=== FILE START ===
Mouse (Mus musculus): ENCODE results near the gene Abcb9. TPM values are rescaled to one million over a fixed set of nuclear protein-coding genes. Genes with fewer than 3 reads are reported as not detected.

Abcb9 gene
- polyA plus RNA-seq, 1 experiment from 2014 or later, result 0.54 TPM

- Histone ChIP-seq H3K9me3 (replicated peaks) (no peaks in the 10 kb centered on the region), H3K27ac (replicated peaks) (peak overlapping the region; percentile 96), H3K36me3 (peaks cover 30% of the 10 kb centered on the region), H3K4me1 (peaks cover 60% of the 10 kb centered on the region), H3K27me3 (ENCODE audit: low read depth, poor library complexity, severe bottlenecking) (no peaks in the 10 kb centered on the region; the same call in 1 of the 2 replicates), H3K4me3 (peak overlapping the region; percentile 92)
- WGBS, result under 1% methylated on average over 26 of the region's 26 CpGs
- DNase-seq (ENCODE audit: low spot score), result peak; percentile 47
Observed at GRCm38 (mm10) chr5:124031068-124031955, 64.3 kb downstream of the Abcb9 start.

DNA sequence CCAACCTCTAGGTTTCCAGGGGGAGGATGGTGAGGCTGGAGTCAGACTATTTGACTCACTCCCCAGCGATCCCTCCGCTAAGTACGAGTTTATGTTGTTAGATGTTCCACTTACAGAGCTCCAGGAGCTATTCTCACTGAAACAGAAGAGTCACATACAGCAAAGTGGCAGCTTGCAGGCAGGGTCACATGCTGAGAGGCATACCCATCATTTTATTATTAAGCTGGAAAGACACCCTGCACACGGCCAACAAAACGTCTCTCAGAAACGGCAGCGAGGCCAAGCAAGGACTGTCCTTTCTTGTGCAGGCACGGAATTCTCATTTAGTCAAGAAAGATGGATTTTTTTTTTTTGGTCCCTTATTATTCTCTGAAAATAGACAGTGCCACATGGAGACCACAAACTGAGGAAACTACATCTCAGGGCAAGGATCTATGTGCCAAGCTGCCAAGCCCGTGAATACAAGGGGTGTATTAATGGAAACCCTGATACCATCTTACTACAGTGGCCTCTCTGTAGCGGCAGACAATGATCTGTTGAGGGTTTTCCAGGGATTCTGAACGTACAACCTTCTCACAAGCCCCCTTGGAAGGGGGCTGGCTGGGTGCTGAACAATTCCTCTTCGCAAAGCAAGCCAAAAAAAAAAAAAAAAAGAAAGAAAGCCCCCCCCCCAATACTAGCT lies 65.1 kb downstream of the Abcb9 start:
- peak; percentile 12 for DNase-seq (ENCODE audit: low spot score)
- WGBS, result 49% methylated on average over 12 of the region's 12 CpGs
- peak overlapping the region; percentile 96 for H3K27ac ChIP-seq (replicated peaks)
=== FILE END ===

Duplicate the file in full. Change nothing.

Mouse (Mus musculus): ENCODE results near the gene Abcb9. TPM values are rescaled to one million over a fixed set of nuclear protein-coding genes. Genes with fewer than 3 reads are reported as not detected.

Abcb9 gene
- polyA plus RNA-seq, 1 experiment from 2014 or later, result 0.54 TPM

- Histone ChIP-seq H3K9me3 (replicated peaks) (no peaks in the 10 kb centered on the region), H3K27ac (replicated peaks) (peak overlapping the region; percentile 96), H3K36me3 (peaks cover 30% of the 10 kb centered on the region), H3K4me1 (peaks cover 60% of the 10 kb centered on the region), H3K27me3 (ENCODE audit: low read depth, poor library complexity, severe bottlenecking) (no peaks in the 10 kb centered on the region; the same call in 1 of the 2 replicates), H3K4me3 (peak overlapping the region; percentile 92)
- WGBS, result under 1% methylated on average over 26 of the region's 26 CpGs
- DNase-seq (ENCODE audit: low spot score), result peak; percentile 47
Observed at GRCm38 (mm10) chr5:124031068-124031955, 64.3 kb downstream of the Abcb9 start.

DNA sequence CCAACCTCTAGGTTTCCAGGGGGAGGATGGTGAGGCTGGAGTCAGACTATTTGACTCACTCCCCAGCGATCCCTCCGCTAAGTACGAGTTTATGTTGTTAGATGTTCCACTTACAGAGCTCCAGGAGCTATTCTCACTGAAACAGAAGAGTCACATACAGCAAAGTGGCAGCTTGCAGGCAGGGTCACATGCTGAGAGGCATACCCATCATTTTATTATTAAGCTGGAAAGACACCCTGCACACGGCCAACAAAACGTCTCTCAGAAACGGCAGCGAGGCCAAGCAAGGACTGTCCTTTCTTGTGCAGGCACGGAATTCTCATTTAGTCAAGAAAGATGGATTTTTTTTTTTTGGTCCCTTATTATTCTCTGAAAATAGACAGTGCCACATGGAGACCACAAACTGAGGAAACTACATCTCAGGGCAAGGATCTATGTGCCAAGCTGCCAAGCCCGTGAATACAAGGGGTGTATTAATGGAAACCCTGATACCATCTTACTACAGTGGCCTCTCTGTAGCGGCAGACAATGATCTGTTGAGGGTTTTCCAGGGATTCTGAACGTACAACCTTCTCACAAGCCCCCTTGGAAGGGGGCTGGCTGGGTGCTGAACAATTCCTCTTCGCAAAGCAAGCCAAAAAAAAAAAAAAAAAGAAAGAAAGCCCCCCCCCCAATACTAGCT lies 65.1 kb downstream of the Abcb9 start:
- peak; percentile 12 for DNase-seq (ENCODE audit: low spot score)
- WGBS, result 49% methylated on average over 12 of the region's 12 CpGs
- peak overlapping the region; percentile 96 for H3K27ac ChIP-seq (replicated peaks)